Norman A. Plate
If an established bulb planting has begun to bloom sparsely, the cause is probably overcrowding - and that means it's time to dig and divide.
You'll also need to divide bulbs if you want to make more plantings of a favorite kind. Because each of the five bulb types increases in a different way, techniques for division differ as well.
To divide true bulbs, carefully break apart the parent and the increase (smaller bulb) at its base. To divide lily (Lilium) bulbs, remove outer scales from the basal plate, dip the ends in rooting hormone, and plant.
Corms renew themselves each growing season by producing a new corm and (sometimes) small cormels on top of the old corm. To divide, separate healthy new corms and any cormels from the old corms.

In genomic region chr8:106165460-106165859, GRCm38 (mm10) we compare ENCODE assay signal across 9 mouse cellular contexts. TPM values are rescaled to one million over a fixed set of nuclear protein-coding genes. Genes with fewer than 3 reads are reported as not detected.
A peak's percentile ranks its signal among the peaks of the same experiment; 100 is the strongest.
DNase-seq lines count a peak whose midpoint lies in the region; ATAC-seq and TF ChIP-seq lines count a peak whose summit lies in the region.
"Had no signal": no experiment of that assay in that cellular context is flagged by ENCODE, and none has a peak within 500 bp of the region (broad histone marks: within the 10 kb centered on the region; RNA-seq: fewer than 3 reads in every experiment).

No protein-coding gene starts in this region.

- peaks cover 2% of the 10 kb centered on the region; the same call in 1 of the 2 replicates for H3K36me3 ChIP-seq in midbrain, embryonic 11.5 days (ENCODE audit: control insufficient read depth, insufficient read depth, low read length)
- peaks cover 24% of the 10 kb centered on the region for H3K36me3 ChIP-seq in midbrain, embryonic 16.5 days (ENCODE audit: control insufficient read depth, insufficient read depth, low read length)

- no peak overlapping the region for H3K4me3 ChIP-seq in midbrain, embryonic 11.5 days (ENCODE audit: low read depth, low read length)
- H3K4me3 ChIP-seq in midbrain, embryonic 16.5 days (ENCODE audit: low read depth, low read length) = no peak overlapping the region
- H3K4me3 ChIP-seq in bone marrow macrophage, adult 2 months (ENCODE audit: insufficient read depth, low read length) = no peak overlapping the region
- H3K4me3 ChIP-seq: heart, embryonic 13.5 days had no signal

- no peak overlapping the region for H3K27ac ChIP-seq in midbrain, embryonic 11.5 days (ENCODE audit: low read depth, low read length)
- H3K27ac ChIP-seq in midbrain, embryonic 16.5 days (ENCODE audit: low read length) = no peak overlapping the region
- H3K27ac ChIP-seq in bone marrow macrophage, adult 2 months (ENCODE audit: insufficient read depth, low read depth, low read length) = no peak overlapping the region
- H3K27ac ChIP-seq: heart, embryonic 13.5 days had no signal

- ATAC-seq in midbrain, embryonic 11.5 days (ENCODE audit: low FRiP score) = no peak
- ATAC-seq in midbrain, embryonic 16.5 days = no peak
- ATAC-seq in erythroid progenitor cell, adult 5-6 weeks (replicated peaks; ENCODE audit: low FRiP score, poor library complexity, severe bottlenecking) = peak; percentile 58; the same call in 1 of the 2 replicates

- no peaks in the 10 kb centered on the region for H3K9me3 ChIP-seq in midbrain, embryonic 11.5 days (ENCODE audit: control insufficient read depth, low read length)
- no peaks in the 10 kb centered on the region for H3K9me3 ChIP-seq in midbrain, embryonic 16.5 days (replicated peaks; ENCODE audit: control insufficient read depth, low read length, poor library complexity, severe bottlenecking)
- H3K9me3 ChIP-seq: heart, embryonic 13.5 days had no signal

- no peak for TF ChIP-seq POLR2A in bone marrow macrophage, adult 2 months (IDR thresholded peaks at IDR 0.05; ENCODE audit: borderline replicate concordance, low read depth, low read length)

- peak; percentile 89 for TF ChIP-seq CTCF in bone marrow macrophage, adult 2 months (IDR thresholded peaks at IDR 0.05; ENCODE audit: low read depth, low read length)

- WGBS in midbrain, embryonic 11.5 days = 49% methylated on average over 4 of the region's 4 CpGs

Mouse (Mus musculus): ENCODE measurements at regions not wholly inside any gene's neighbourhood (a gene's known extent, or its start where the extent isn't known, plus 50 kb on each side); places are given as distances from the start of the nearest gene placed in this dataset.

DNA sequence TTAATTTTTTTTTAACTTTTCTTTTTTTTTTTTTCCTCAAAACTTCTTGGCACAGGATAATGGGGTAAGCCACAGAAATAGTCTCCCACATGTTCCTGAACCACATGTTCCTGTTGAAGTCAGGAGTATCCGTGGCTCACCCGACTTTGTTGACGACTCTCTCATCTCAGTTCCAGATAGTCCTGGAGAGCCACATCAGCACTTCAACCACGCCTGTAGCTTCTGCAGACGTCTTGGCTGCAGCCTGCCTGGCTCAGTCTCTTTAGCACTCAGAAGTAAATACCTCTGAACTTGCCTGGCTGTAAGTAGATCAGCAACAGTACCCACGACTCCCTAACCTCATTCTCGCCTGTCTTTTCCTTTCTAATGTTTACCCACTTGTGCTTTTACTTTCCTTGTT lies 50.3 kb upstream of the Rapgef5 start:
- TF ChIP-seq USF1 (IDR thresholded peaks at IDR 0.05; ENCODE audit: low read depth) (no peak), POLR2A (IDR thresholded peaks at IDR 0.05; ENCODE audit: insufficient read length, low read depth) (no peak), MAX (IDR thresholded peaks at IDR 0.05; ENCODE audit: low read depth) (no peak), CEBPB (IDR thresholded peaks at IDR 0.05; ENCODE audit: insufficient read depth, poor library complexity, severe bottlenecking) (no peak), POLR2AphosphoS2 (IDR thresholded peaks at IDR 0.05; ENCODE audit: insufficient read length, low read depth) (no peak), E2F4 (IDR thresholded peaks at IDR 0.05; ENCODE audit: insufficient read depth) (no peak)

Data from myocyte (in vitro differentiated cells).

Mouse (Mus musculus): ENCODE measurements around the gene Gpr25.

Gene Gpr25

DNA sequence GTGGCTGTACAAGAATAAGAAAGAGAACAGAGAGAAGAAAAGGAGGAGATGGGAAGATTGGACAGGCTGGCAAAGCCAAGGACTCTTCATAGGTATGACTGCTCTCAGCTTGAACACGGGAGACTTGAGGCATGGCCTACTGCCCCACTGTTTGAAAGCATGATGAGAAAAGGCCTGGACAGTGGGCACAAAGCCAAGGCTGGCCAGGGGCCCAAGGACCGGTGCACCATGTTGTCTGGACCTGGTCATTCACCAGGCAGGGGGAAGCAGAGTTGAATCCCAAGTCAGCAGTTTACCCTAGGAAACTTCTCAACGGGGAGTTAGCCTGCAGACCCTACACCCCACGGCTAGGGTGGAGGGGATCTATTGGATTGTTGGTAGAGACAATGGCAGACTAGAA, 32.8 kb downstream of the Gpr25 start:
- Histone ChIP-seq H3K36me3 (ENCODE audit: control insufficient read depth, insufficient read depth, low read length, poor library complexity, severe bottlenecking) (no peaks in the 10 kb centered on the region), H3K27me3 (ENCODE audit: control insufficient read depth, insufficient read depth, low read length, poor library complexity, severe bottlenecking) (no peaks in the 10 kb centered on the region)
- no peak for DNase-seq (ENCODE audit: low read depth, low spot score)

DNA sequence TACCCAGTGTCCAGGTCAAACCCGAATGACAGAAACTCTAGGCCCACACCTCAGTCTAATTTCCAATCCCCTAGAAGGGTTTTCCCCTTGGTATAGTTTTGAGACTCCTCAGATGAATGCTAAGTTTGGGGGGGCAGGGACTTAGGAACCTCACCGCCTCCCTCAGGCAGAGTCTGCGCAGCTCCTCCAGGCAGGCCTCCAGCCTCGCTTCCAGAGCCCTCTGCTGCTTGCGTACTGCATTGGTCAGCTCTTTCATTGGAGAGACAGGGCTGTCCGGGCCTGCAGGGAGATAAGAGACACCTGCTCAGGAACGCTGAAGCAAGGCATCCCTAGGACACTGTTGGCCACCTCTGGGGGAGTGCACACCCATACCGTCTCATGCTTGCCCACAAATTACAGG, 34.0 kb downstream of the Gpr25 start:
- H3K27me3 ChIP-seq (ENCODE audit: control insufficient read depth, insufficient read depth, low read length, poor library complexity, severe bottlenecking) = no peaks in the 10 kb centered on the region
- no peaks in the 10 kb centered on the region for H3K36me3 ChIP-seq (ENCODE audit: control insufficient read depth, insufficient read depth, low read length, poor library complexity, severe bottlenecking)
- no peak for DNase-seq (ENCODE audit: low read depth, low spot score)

Tubers increase in size and in their number of growing points as they age, but most of them don't form separate increases. To divide, cut a large tuber into two or more sections, making sure each has a growing point.
Rhizomes produce new plants from growth points along their sides. To divide, break the sections apart at the natural divisions between them; be sure each division has at least one growing point.
Tuberous roots form multiple growing points. Some, like daylily (Hemerocallis), form separate plants that can be pulled apart; this is usually done in summer or fall, when the plant is growing. Others, like dahlia, do not separate as easily. To divide the latter, cut clumps apart so that each root has a growth bud; do the job before planting in early spring.